Former American college basketball player turned St Kilda Saint, Jason Holmes, probably felt a bit strange when the siren sounded to end his debut game against Geelong on Saturday night Australian time and the game just ended there. With the scores tied at 97 points apiece, the 6'8" (203cm) Chicago native could have been excused for expecting "overtime". The lack of extra time is one of the idiosyncrasies of Australian rules football. Ties, though unusual, are an accepted result after four hard fought quarters of footy. The quirky result aside, Holmes' debut was a success. Saints' coach Alan Richardson praised the work ethic of his American recruit. It was Holmes' ruck work that stood out, with his vertical leap and all-round athleticism drawing parallels to Nic Naitanui of the West Coast Eagles - who most experts agree is the most exciting ruckman in the competition. On the heels of Holmes, another American is on the verge of his debut.
Holmes is not a monster by any means at 203cm. However he has joined what is becoming a wave of super-talented athletes who can not only cause chaos in the ruck, but also play forward, back and “on the ball” as tall midfielders. It will no doubt take Holmes a while to learn positioning, how his teammates play and to hone his skills. However the ex-basketball player has the tools to become one of an increasing number of “super-utility” players that have the flexibility to be used in a number of different roles depending on the game situation. While Naitanui already possesses the skills to cause opposition coaches headaches all over the ground, Geelong’s Marc Blicavs - who came from an elite athletics background (steeplechase) - is on his way to emulating similar feats. Holmes could, in time, develop into such a player, the ultimate weapon who can be deployed where his team needs him most at any time during a game.
While the dust is only just settling on Holmes' debut, Australia is about to welcome another American into the ranks of the AFL. Mason Cox of Collingwood may, just 15 months since putting pen to paper and signing with Collingwood become the second US born player to reach the top level of Aussie rules. It appears Cox’s performances in the VFL (minor league), combined with the Magpies' exit from the Finals race,may hand the 211 cm American his chance to debut as early as this Friday night in Round 22.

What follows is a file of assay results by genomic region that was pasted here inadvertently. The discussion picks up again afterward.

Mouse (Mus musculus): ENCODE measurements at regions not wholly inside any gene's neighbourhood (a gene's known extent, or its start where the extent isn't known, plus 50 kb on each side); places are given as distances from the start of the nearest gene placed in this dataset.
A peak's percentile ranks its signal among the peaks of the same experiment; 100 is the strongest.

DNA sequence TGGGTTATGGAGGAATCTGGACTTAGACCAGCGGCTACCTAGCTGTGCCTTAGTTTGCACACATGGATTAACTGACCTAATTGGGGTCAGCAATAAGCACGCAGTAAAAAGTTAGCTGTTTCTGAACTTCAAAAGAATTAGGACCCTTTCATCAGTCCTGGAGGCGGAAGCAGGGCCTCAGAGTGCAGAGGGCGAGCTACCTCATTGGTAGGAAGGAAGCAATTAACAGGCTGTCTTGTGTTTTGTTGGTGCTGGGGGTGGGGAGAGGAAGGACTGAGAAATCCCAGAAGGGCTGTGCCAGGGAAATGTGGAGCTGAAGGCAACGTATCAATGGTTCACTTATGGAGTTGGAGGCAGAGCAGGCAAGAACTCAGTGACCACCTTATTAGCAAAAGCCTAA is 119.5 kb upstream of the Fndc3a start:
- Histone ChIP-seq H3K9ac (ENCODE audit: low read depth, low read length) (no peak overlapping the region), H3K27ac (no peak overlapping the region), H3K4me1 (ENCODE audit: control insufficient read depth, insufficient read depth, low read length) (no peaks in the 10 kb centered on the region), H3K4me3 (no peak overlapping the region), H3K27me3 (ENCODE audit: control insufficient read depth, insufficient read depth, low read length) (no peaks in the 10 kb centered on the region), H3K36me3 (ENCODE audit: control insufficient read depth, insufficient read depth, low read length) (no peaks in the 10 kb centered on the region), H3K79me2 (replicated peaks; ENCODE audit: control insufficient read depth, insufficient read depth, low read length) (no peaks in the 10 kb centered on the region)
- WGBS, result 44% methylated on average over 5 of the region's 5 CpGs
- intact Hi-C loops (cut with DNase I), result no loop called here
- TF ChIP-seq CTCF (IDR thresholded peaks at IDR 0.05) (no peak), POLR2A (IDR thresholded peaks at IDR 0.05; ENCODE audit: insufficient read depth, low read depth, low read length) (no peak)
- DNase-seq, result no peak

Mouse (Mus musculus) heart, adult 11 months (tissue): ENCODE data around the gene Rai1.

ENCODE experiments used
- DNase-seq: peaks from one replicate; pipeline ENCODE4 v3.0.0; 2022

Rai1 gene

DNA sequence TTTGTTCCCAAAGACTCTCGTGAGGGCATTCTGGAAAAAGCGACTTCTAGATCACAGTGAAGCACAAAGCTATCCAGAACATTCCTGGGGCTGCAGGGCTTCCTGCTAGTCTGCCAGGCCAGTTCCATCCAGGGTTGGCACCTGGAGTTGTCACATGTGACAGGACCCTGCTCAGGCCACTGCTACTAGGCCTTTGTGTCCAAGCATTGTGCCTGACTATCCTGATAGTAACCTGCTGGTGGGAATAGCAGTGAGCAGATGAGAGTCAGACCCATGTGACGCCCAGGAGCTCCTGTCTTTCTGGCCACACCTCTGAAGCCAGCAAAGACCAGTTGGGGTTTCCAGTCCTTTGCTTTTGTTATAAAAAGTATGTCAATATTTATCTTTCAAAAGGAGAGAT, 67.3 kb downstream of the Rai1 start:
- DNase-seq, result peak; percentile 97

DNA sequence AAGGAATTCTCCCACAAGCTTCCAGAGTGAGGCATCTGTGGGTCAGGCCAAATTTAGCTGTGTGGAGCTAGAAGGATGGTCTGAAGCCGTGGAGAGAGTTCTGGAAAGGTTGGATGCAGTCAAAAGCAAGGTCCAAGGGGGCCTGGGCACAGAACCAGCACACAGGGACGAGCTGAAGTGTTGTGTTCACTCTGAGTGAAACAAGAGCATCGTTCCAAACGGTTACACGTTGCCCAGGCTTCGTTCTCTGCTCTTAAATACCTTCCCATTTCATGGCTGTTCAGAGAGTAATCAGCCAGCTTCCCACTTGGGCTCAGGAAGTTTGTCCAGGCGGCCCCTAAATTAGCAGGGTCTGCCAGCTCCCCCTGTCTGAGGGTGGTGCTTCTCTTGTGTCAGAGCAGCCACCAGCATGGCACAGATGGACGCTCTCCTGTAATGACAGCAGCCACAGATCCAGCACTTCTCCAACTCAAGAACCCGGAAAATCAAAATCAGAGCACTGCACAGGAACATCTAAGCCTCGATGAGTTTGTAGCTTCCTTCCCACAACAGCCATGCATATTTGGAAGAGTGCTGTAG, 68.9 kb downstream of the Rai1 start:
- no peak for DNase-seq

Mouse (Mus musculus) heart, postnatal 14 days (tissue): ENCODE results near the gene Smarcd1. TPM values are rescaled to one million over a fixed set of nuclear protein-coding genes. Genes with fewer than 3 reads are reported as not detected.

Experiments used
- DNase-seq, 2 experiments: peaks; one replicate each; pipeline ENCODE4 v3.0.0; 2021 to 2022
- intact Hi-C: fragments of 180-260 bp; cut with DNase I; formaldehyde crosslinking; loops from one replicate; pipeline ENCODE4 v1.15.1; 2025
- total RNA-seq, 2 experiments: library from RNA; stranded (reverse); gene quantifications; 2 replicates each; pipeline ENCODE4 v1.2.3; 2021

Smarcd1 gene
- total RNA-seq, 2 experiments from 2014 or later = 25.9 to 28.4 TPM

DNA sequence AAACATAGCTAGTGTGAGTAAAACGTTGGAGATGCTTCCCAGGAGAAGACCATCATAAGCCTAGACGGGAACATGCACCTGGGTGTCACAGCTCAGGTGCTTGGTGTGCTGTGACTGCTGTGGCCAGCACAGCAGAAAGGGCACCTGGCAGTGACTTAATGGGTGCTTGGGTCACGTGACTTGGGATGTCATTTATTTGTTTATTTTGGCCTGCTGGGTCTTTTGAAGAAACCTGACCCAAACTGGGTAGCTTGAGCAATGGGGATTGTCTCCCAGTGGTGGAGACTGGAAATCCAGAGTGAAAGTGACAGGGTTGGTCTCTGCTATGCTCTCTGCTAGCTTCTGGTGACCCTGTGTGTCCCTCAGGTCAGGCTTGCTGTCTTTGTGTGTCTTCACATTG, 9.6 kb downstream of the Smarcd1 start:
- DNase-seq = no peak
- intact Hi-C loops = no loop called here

Jason Holmes is the prototypical size football “athlete” at 203cm, Cox projects more of a true ruck or key forward with his towering 6'11" (211 cm) frame, equal to that of Fremantle’s ruckman Aaron Sandilands. Recruited from Oklahoma State University after a sensational performance at the 2014 AFL combine in Los Angeles, Cox has made amazing progress in learning the game in a short period of time. No less than five AFL clubs tried to convince Cox to join them after the gun basketball and soccer star turned heads at the combine with his incredible test results. Cox scored the highest vertical leap in 20 years of AFL testing and showed speed and agility belying a man of his size, completing the 20 meter sprint in just three seconds flat.
Team mates at Collingwood have marveled at the speed with which Cox’s kicking skills have improved. From not having kicked an Aussie rules football just 15 months ago, he is now able to hit his team mates on the chest with perfect drop punts from long range. Cox put his skills on show last Saturday when he starred for Collingwood’s VFL affiliate, kicking five goals as a key forward against Richmond in a display that coach Dale Tapping described as “exciting”. After a relatively quiet first half, Cox dominated the contest late, taking strong marks kicking impressive goals.
There is a realistic chance that Collingwood will select Cox for his first game this Friday night as the Pies look to the future after a disappointing 2015 season. If they do pick the mechanical engineer, who has a job at ExxonMobil waiting for him back home, to debut in the famous black and white Magpies' strip, it may be the start of a long and impressive AFL career. Not bad for a guy who was dreaming only 18 months ago of becoming a Dallas Maverick, and now may instead be a cult figure for hundreds of thousands of rabid Collingwood fans.
One thing is certain. With Jason Holmes already showing his wares and Cox not far behind, Aussie football fans may get used to seeing talent from the USA continue to make their mark on the national game. What's surprising is that it took 20 years from the founding of the USAFL and AFANA for it to happen. A reminder of how far the sport has had to come in the USA in that time and how long it has taken the AFL to accept Americans into the game.
Article last changed on Wednesday, August 26, 2015 - 12:07 PM EDT